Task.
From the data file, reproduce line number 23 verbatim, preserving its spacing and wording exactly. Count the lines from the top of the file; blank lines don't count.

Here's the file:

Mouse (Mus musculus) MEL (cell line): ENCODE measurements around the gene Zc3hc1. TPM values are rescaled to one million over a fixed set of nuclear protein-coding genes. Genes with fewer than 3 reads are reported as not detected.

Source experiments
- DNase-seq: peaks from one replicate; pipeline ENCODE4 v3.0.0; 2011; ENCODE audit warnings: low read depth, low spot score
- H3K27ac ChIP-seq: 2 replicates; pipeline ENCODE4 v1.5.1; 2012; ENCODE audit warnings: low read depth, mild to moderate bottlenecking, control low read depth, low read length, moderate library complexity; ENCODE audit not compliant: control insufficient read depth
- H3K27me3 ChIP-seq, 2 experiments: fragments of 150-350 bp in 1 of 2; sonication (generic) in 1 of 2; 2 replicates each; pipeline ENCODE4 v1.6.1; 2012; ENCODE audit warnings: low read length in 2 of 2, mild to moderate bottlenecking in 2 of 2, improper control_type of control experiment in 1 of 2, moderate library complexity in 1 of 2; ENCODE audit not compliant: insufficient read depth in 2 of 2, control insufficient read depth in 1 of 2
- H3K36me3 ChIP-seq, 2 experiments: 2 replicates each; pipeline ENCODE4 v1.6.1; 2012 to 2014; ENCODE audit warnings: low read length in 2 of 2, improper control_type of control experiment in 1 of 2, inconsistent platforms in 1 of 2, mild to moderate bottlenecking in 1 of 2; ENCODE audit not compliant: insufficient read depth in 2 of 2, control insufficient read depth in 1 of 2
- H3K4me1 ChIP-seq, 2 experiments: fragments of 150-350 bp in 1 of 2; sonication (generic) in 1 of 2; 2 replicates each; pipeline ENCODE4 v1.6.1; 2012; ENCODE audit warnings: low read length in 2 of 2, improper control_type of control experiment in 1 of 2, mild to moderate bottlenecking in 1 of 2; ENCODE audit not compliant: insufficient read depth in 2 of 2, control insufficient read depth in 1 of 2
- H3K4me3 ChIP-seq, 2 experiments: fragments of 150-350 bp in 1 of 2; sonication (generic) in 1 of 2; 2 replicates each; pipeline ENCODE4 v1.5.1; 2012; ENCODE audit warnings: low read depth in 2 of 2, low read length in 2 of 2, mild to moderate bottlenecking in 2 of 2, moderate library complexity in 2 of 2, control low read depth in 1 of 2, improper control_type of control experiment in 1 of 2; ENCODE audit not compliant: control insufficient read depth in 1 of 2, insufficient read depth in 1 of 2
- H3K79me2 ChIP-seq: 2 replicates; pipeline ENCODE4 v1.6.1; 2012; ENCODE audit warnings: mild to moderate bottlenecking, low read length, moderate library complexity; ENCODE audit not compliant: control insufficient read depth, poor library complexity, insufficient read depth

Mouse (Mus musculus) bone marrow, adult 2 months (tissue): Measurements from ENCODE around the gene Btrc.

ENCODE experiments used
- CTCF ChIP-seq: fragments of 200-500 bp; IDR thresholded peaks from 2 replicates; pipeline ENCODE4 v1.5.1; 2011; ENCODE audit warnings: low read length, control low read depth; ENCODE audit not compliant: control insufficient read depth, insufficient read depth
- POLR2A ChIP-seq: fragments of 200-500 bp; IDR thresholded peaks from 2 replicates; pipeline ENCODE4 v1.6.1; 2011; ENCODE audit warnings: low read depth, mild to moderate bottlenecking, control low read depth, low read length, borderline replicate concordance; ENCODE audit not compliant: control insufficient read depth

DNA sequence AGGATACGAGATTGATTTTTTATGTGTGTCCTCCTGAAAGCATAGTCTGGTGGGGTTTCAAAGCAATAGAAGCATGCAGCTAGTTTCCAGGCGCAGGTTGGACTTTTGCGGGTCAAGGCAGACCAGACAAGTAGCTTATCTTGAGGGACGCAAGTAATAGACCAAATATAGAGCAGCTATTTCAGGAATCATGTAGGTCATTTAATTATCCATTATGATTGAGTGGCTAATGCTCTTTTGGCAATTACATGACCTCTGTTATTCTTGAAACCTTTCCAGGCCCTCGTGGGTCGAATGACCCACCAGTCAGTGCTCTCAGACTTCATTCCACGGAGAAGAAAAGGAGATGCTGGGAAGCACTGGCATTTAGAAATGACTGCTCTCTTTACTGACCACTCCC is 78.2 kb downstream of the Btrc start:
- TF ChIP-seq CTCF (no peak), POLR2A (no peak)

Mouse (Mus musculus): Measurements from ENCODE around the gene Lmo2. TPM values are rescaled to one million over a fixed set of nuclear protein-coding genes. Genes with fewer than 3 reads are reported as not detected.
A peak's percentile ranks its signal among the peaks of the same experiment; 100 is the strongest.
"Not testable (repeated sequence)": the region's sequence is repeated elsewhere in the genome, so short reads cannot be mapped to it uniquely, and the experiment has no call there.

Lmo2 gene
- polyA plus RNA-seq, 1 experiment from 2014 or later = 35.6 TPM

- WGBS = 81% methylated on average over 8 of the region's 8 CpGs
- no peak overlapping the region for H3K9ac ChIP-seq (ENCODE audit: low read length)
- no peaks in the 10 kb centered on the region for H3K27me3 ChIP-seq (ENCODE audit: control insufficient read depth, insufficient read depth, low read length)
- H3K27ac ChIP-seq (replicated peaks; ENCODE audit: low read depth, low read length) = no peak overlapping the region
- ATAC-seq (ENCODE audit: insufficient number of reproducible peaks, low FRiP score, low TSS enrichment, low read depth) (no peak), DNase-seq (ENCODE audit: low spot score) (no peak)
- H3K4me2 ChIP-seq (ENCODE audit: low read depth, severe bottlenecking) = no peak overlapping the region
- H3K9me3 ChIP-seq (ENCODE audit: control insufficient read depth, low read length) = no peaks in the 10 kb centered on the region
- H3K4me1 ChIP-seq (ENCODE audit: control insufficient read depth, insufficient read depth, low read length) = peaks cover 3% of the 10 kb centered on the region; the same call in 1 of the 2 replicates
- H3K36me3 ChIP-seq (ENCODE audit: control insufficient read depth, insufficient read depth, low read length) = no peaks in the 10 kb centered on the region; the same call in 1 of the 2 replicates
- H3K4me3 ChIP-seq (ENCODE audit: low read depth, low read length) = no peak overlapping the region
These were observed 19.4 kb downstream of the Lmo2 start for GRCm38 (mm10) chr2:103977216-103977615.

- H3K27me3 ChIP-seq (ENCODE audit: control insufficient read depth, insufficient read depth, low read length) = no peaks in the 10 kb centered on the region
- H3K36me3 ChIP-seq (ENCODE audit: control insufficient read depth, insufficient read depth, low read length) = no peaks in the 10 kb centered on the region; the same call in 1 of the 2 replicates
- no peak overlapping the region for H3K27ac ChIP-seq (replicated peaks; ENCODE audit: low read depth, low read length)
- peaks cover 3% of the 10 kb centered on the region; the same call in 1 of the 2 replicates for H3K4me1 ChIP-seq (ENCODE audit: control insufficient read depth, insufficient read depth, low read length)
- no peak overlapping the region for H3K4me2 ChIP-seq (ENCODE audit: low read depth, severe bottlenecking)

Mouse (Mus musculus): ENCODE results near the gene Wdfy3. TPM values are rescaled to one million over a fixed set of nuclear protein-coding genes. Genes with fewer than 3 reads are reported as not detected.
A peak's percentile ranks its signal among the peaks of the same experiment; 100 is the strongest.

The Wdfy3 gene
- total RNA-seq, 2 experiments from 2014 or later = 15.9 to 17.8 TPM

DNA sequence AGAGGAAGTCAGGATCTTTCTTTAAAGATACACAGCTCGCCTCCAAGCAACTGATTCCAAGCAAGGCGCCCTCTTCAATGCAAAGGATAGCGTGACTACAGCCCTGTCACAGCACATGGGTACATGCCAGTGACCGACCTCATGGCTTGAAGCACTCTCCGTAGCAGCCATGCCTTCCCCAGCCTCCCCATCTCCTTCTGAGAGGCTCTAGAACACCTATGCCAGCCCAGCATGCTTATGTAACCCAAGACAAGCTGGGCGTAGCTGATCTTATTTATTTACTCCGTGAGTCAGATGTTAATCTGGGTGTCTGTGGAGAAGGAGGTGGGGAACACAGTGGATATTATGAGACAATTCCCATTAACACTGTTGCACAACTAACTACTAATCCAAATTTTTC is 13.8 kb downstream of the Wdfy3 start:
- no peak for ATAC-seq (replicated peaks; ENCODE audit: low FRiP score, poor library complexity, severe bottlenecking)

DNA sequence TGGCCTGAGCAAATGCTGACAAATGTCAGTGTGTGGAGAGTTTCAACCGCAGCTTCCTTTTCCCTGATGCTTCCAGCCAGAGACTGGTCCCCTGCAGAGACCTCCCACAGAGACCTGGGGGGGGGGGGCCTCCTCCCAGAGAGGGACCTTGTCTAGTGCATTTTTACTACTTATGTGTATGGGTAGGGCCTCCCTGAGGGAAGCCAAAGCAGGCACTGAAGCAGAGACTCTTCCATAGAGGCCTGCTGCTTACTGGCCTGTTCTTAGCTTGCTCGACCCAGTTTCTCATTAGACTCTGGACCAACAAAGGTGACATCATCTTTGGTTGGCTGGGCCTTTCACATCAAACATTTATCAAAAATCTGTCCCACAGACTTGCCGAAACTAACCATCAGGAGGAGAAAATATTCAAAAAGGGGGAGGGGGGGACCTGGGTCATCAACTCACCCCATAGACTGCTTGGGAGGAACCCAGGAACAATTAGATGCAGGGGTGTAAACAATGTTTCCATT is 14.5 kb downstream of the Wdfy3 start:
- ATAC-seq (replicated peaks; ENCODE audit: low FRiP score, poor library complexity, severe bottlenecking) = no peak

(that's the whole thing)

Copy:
- no peaks in the 10 kb centered on the region for H3K27me3 ChIP-seq (ENCODE audit: control insufficient read depth, insufficient read depth, low read length)